I guess that also includes the whole world would be shock. See the thing is, the prison system (prison industrial complex) has become the largest industry supporting the economy in the country. Take a minute and think about all this massive system supports. Consider the multi-million-dollar food budgets and all the community services prisons support including doctors, hotels, postal workers and guards, etc. etc. The expenditures of the prison into the economy is a billion-dollar industry, and as long as no one is looking or questioning the way they treat the inmates or the “overtime” they’ve just got to have over a major shakedown they must have they are going to keep on keeping on with the charade. Pitiful, the most corrupt of all.

I can’t remember who said it but one note of truth that always stuck with me in relation to the actions of my keepers: POWER TENDS TO CORRUPT AND ABSOLUTE POWER CORRUPTS ABSOLUTELY. So think about that while I go to my cell and make sure my sacred pipe and eagle feather were not desecrated by these goons during this charade. As for me, I’m chillin’… absolutely….

Published by Edna Peirce Dixon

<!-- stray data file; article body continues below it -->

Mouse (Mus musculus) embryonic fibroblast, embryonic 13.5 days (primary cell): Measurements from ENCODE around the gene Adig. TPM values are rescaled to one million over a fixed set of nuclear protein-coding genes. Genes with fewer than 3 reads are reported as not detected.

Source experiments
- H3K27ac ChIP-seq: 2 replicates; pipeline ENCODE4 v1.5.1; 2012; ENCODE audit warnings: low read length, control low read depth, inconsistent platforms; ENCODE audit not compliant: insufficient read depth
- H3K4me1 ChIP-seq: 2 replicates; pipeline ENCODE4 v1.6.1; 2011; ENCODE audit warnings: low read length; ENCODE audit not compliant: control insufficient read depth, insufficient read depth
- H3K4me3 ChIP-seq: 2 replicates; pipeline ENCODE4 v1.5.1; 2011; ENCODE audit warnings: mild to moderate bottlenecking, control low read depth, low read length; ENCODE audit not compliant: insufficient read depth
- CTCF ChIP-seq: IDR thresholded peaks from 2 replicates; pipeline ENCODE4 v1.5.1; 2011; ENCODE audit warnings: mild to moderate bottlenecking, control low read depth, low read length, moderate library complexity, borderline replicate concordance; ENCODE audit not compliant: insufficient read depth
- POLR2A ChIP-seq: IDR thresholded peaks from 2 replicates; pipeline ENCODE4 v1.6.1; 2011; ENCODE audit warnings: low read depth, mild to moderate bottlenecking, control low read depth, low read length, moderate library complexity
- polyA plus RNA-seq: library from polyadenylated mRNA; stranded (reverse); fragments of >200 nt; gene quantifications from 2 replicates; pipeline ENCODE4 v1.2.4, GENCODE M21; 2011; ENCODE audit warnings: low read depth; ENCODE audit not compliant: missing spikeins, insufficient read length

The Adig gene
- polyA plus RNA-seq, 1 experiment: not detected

I am an elder well into my eighties. I have lived an ordinary life doing all the ordinary things expected of women of my generation. But through it all, I have also been a seeker, an outsider by nature, always looking through cracks in the fences of life, questioning, challenging, learning, trying to make sense of the world and its conventions. A registered nurse by profession, I have long had a strong interest in writing and genealogy with a special interest in Southeastern Creek Indian history and culture. In my golden years, just when I was thinking “retirement,” some unexpected things happened that led me down a totally unfamiliar path. I’ve since learned it took a lifetime of experiences to prepare me for the challenges to come. My journey – indeed my calling – led me to a remarkable man, a Mvskoke & Ani-yun-wiya known as Ghost Dancer, hidden away for decades behind bars in state and federal prisons. Communicating daily by e-mail for the next nine years I had the opportunity to walk many paths with Ghost Dancer discussing many common interests with candor and respect. Most remarkable to me was Ghost’s absolute dedication to his spiritual leadership role within the Native population. With loving kindness at all times, Ghost shared many of his teachings, including lessons from within the sacred sweat lodge. A full index to Ghost's shared teachings can be found at GHOST DANCER'S SACRED PATH. Over time, Ghost gradually revealed his personal life story in small bits, like pieces of some gigantic puzzle. Now with his health a shambles, Ghost Dancer is at last free and has begun putting those pieces together; he wants the world to know the whole truth of his amazing personal journey in the chapters of his book in progress, ALL FOR THE RIGHT TO PRAY. As his friend and editor on JOURNEYS OF THE SPIRIT, I can say this is indeed a story so big that even after these many years, I continue to be astonished as Ghost reveals new details of his solitary walk on the Nene Cate (Red Road). From the day he was born, a happy, loving, gifted child, he felt a strong bond with his cultural heritage in a world where family loyalty was a sacred trust and Native roots were kept secret. As a result the callow youth endured many heartbreaking sorrows, betrayals and exploitations. As a young teen, Ghost heeded the call to learn from the great Native spiritual leaders gathered at Wounded Knee. The influence of the elders and spiritual leaders on his young mind was profound but the political conflicts of the moment ultimately cast this loyal young boy as a target of a system determined to destroy him by any means. For the next 40 years in and out of prison, Ghost would struggle to remain true to his calling both as a teacher and an activist fighting for the religious rights of Native Americans. (Note: Currently Ghost is focused on things he must do to regain his health and has put writing the final chapters about the the wrongful convictions that put him in federal prison for the past 28 years on hold. He still has dreams for the future so he will be back!) Ghost Dancer would later introduce me to Walks On The Grass, one of his spiritual brothers and another federal prisoner. Walks’ story on JOURNEYS OF THE SPIRIT is totally compelling, though very different. In LONG ROAD HOME, Walks has shared his decades-long spiritual journey from deep addiction to wholeness. He follows up with ALONG THE WAY and finally, LIGHTS IN THE DISTANCE as he prepares emotionally and mentally to transition to life outside after 37 years of incarceration.